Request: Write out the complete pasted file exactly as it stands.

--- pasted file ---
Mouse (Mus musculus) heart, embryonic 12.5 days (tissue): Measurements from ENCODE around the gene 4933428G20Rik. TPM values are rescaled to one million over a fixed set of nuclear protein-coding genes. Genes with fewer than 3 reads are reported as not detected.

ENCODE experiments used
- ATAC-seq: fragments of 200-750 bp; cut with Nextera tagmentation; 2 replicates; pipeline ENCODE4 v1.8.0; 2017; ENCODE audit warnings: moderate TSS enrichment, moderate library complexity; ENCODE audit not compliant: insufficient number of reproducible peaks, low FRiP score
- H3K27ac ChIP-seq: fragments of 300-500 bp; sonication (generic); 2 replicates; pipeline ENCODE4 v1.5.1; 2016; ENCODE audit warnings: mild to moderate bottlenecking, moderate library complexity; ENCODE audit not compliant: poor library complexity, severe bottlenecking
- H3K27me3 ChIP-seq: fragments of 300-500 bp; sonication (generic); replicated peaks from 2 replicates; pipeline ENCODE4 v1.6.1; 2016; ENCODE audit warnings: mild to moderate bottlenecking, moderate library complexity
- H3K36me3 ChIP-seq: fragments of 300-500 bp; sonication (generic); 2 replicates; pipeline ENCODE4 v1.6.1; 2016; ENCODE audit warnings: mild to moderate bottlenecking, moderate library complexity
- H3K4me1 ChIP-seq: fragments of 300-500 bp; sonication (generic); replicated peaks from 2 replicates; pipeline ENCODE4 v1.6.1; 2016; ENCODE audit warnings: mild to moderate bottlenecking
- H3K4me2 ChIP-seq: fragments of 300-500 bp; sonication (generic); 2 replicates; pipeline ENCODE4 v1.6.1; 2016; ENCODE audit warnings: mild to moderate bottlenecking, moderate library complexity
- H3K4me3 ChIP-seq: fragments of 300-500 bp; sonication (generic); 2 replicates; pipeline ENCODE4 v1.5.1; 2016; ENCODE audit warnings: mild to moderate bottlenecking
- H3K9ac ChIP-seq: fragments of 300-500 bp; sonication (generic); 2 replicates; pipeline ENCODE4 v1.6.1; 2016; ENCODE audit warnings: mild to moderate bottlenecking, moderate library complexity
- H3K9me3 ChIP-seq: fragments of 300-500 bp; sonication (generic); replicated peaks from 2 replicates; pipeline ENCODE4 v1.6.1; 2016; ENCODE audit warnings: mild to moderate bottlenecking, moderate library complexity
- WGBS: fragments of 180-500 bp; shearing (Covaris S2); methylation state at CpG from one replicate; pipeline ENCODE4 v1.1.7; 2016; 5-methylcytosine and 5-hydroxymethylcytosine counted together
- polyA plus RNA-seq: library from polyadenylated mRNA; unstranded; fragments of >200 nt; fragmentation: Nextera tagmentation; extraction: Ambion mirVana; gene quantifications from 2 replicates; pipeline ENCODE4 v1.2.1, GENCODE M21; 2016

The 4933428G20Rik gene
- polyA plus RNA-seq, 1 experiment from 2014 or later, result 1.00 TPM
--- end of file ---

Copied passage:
Mouse (Mus musculus) heart, embryonic 12.5 days (tissue): Measurements from ENCODE around the gene 4933428G20Rik. TPM values are rescaled to one million over a fixed set of nuclear protein-coding genes. Genes with fewer than 3 reads are reported as not detected.

ENCODE experiments used
- ATAC-seq: fragments of 200-750 bp; cut with Nextera tagmentation; 2 replicates; pipeline ENCODE4 v1.8.0; 2017; ENCODE audit warnings: moderate TSS enrichment, moderate library complexity; ENCODE audit not compliant: insufficient number of reproducible peaks, low FRiP score
- H3K27ac ChIP-seq: fragments of 300-500 bp; sonication (generic); 2 replicates; pipeline ENCODE4 v1.5.1; 2016; ENCODE audit warnings: mild to moderate bottlenecking, moderate library complexity; ENCODE audit not compliant: poor library complexity, severe bottlenecking
- H3K27me3 ChIP-seq: fragments of 300-500 bp; sonication (generic); replicated peaks from 2 replicates; pipeline ENCODE4 v1.6.1; 2016; ENCODE audit warnings: mild to moderate bottlenecking, moderate library complexity
- H3K36me3 ChIP-seq: fragments of 300-500 bp; sonication (generic); 2 replicates; pipeline ENCODE4 v1.6.1; 2016; ENCODE audit warnings: mild to moderate bottlenecking, moderate library complexity
- H3K4me1 ChIP-seq: fragments of 300-500 bp; sonication (generic); replicated peaks from 2 replicates; pipeline ENCODE4 v1.6.1; 2016; ENCODE audit warnings: mild to moderate bottlenecking
- H3K4me2 ChIP-seq: fragments of 300-500 bp; sonication (generic); 2 replicates; pipeline ENCODE4 v1.6.1; 2016; ENCODE audit warnings: mild to moderate bottlenecking, moderate library complexity
- H3K4me3 ChIP-seq: fragments of 300-500 bp; sonication (generic); 2 replicates; pipeline ENCODE4 v1.5.1; 2016; ENCODE audit warnings: mild to moderate bottlenecking
- H3K9ac ChIP-seq: fragments of 300-500 bp; sonication (generic); 2 replicates; pipeline ENCODE4 v1.6.1; 2016; ENCODE audit warnings: mild to moderate bottlenecking, moderate library complexity
- H3K9me3 ChIP-seq: fragments of 300-500 bp; sonication (generic); replicated peaks from 2 replicates; pipeline ENCODE4 v1.6.1; 2016; ENCODE audit warnings: mild to moderate bottlenecking, moderate library complexity
- WGBS: fragments of 180-500 bp; shearing (Covaris S2); methylation state at CpG from one replicate; pipeline ENCODE4 v1.1.7; 2016; 5-methylcytosine and 5-hydroxymethylcytosine counted together
- polyA plus RNA-seq: library from polyadenylated mRNA; unstranded; fragments of >200 nt; fragmentation: Nextera tagmentation; extraction: Ambion mirVana; gene quantifications from 2 replicates; pipeline ENCODE4 v1.2.1, GENCODE M21; 2016

The 4933428G20Rik gene
- polyA plus RNA-seq, 1 experiment from 2014 or later, result 1.00 TPM